Public Relations

Will Olympic sausages from the butcher really harm Goliath sponsors?

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Last week Oliver Astley, a friend of mine and the Business Correspondent at Derby Evening Telegraph, asked me to give my opinion on the Olympic marketing debacle.
So I did.
And he kindly printed my garbled thoughts in his well read and respected Business Weekly supplement

And if you’re interested in reading my thoughts, here they are:

TRADERS offering flaming torch baguettes or Olympic sausages are unlikely to take market share from Samsung, Lloyds Bank or Proctor and Gamble.

But that has not stopped the organising committee of the Olympic and Paralympic Games from getting its knickers in a twist.

Lord Coe, holding an Olympic torch, who has come under fire for saying that people wearing logos of non-Olympic sponsors might be turned away from the Games.

The London Olympics will cost an estimated £9.3 billion to host and raising money through sponsorship is obviously crucial.

And protecting the branding rights of the 53 official sponsors, who contribute an estimated £1 billion between them, is clearly a high priority for Locog.

But there is a growing feeling that the organisers have gone too far with their heavy-handed protection of the sponsors.

Lord Coe has come in for particular criticism, having said that people wearing logos of non-Olympic sponsors might be turned away.

Putting the legal aspects aside, this is an unwelcome own goal for sponsors as it is creating a wave of negative PR – which is, ironically, the exact opposite of what sponsorship is designed to achieve.

And this comes at an uncertain time for sponsorship in general.

Major brands are evaluating the effectiveness of such large deals.

In fact, in a recent survey by Brand Republic, many people reported that they had no idea who was sponsoring the Olympics.

And 16% of people surveyed thought Tesco was a sponsor. It is not.

Similarly, Canon, Carlsberg, Sky and Orange, none of whom have anything to do with the Games, were all named as sponsors by those surveyed.

But Locog’s policing of the Games is not just to give sponsors maximum value for their investment. It is to stave off the threat of ambush marketing.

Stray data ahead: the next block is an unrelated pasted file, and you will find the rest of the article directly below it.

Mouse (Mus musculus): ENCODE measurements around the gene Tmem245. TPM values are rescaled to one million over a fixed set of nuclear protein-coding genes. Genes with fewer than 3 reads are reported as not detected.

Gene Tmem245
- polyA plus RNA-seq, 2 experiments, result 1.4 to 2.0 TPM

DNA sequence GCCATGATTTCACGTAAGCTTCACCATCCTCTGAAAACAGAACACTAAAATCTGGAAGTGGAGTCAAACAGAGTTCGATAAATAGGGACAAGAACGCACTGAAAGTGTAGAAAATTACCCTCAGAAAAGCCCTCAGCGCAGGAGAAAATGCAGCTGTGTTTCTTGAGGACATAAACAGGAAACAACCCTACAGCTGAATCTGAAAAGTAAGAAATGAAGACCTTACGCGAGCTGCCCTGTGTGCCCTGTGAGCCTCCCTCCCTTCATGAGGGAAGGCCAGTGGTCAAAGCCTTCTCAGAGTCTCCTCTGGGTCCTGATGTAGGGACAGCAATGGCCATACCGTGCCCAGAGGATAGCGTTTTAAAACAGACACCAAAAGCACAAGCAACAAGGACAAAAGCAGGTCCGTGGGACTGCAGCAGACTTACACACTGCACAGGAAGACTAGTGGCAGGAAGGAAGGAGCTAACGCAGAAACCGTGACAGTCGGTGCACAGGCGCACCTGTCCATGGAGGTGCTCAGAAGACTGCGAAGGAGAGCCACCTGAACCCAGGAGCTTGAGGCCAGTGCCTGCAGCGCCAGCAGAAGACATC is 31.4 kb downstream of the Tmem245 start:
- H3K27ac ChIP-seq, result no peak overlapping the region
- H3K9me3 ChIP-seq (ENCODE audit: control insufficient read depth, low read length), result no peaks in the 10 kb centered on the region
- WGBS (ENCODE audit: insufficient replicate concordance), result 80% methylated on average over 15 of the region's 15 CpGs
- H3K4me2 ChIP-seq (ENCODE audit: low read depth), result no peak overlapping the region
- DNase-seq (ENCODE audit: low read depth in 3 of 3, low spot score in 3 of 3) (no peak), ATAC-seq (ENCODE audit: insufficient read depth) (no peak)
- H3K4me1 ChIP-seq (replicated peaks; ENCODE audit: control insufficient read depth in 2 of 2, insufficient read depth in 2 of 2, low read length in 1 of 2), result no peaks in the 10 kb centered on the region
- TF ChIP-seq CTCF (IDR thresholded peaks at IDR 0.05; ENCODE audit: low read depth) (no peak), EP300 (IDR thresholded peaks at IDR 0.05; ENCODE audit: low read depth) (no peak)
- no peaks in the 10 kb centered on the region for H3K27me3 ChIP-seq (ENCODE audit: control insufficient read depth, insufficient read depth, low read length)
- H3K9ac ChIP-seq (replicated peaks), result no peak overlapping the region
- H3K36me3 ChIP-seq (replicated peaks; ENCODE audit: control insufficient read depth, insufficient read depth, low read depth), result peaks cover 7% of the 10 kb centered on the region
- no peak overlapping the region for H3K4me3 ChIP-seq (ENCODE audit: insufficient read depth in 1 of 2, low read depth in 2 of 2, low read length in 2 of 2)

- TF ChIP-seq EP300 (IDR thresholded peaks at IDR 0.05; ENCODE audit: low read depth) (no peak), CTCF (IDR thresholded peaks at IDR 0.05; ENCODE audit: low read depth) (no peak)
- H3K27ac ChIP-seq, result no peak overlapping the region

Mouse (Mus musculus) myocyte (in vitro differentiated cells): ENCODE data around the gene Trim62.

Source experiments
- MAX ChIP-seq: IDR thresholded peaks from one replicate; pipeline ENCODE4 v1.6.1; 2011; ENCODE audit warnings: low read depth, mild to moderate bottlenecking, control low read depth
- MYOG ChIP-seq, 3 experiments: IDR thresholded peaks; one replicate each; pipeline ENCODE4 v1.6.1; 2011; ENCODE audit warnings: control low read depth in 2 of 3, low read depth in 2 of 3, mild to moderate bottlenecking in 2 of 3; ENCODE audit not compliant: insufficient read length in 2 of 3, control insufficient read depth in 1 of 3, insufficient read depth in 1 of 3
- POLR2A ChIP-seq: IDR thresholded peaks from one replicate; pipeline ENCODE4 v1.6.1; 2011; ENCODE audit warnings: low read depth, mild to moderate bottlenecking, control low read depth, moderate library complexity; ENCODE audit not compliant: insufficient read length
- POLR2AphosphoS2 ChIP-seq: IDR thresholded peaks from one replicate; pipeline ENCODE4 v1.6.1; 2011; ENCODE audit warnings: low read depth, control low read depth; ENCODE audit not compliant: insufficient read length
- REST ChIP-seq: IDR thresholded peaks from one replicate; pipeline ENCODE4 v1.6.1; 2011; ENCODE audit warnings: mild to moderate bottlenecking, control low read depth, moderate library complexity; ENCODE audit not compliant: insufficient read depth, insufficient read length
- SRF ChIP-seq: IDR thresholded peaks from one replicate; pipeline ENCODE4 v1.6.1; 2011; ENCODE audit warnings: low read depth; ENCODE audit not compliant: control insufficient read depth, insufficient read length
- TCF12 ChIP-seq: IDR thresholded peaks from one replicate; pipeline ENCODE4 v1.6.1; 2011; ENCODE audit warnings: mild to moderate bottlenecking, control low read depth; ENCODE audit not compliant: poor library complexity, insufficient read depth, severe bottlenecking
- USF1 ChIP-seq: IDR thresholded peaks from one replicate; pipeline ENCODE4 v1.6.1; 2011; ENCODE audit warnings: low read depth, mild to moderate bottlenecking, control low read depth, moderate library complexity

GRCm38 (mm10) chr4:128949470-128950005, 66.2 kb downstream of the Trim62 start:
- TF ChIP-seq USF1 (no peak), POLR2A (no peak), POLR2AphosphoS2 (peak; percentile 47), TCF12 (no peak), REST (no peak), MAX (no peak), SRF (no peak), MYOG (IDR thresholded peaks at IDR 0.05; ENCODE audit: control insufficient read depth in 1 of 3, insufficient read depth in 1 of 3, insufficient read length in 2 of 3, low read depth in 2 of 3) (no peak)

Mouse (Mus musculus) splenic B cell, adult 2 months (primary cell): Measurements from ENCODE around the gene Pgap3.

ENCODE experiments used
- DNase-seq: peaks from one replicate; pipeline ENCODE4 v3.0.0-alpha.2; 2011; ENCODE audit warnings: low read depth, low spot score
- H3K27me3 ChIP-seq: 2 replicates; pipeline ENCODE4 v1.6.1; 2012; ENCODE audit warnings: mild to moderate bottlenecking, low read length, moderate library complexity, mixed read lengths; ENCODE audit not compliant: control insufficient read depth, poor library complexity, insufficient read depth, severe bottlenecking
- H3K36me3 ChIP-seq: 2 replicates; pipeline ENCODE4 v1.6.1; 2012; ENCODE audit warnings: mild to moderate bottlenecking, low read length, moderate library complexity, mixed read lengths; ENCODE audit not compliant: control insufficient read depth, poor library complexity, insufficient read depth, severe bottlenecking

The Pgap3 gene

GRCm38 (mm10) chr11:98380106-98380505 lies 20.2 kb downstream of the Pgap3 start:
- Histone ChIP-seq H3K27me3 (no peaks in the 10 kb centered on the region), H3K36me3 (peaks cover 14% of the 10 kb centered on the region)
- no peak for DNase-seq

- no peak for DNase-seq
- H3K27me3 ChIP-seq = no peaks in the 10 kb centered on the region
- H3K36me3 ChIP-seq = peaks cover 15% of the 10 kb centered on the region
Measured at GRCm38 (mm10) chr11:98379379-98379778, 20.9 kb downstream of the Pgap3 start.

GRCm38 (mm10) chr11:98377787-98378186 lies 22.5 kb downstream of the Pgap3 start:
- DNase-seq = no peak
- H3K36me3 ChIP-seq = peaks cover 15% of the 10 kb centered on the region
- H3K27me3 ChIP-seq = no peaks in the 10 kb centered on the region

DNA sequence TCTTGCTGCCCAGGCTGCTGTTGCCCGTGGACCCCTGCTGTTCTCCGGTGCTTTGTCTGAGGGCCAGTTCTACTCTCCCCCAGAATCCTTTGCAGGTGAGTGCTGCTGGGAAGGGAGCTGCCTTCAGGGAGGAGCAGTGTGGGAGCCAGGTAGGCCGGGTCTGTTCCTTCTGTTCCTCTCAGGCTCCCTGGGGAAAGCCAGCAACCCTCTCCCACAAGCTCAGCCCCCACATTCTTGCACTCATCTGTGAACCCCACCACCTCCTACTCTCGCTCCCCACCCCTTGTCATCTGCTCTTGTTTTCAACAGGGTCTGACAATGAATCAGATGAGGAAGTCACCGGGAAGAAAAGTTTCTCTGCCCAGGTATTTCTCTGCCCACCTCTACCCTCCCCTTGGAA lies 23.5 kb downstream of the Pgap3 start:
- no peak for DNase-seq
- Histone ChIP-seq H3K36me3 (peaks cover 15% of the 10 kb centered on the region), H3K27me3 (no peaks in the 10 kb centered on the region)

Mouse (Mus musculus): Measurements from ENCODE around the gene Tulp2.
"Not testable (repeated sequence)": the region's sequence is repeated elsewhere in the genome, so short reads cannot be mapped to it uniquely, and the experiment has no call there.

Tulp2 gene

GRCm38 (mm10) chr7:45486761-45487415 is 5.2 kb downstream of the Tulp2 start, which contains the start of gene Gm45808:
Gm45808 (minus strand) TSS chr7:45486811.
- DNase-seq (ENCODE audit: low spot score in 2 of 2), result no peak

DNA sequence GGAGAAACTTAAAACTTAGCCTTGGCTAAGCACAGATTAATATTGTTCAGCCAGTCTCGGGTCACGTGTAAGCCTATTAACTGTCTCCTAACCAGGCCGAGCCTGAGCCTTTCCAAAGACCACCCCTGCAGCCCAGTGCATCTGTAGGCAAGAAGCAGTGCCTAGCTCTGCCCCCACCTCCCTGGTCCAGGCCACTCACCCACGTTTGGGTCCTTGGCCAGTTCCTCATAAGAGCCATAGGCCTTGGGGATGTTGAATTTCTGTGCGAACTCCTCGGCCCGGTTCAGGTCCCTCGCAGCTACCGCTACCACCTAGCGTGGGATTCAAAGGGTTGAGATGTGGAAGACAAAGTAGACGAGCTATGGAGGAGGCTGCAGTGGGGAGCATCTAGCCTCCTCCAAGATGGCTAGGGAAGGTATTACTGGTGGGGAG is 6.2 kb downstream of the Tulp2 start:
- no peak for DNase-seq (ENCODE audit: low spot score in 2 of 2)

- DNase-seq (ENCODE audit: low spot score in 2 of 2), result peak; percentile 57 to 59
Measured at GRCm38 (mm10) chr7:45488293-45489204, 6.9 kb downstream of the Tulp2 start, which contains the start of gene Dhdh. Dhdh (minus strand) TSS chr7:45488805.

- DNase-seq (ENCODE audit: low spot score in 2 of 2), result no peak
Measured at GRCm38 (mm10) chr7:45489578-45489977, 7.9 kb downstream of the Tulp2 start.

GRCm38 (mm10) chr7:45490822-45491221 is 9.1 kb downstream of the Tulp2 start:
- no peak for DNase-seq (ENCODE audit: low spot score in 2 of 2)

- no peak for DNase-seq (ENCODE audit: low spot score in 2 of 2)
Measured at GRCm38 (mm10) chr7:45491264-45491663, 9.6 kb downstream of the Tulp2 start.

This is a controversial tactic whereby a brand tries to make it appear that it is associated with an event for which it has purchased no rights, usually drawing attention away from the official sponsor.

And to be fair to Lord Coe and Locog, ambush marketing is a genuine concern as there have been numerous examples of this tactic at major sporting events.

These include a construction of a heavily-branded Nike village next to the athletes’ village at the 1996 Atlanta Olympics, at which Reebok was the official footwear sponsor.

And who could forget the 2010 World Cup in South Africa, when the Bavaria brewing company outfitted 30 Dutch women in mini-dresses in its trademark orange for the Netherlands’ opening game against Denmark – much to the annoyance of official beer sponsor Budweiser?

What makes this even more frustrating for sponsors is the David and Goliath effect.

This is because, if the brand doing the ambushing is significantly smaller than the official sponsor, as it often is, the public tend to side with the little guy.

Particularly if the big guy stops the little guy giving away freebies. After all, we all like getting free stuff.

People involved in ambush marketing think it’s clever and often funny but, for me, it’s nothing more than theft that damages the value of sponsorship.

And ultimately, if the sponsors do not get the return-on-investment they need, they will simply stop investing their marketing money, which could be disastrous for many sporting events.

It will be interesting to see what unofficial sponsors hungry for Olympic publicity will come up with – but let’s hope common sense prevails and Usain Bolt is not turned away for wearing trainers made by Puma.


I’ve created lots of press adverts, outdoor and direct mail, but this is my first cinema effort. And I’m pretty happy with it too.

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It will be played before every feature film shown during Summer Nights, a fantastic cinema initiative by Derby Quad which brings classic and contemporary films together with fabulous locations throughout Derbyshire. All presented on a giant screens.

Flint Bishop is the headline sponsor of Summer Nights and as part of a wider promotional mix we get to show an advertisement before each film. And I decided the best way forward was to capture the essence of the festival whilst communicating the Flint Bishop brand delicately.

So I shied away from ‘over killing’ our credentials and services as, to be honest, I think this would just irritate people and give a negative, rather than positive, feeling.

I’m pretty happy with the results and a big thank you to Phil Higgins, the Digital Producer at Derby based independent design studio Katapult.

I’d love to know what you think?

What is ambush marketing? And will brands add it to their promotional mix for this years’ Olympics and UEFA European Football Championships?

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In answer to the first question in my title, ambush marketing is when a brand intentionally tries to make itself seem associated with an event for which it has purchased no rights and is not an official sponsor.

Typically, due to large TV audiences and human attendees, these events tend to be sports related – and to a lesser degree music.

The reasons brands use ambush marketing as part of their promotional mix varies. For instance some choose to do it to attack rivals; whist for others it’s a way to gain awareness and engagement using meagre marketing funds – stealing impact from their bigger, richer competitors.

But no matter what the strategy is behind the tactic – it is both creative and parasitic in equal measure.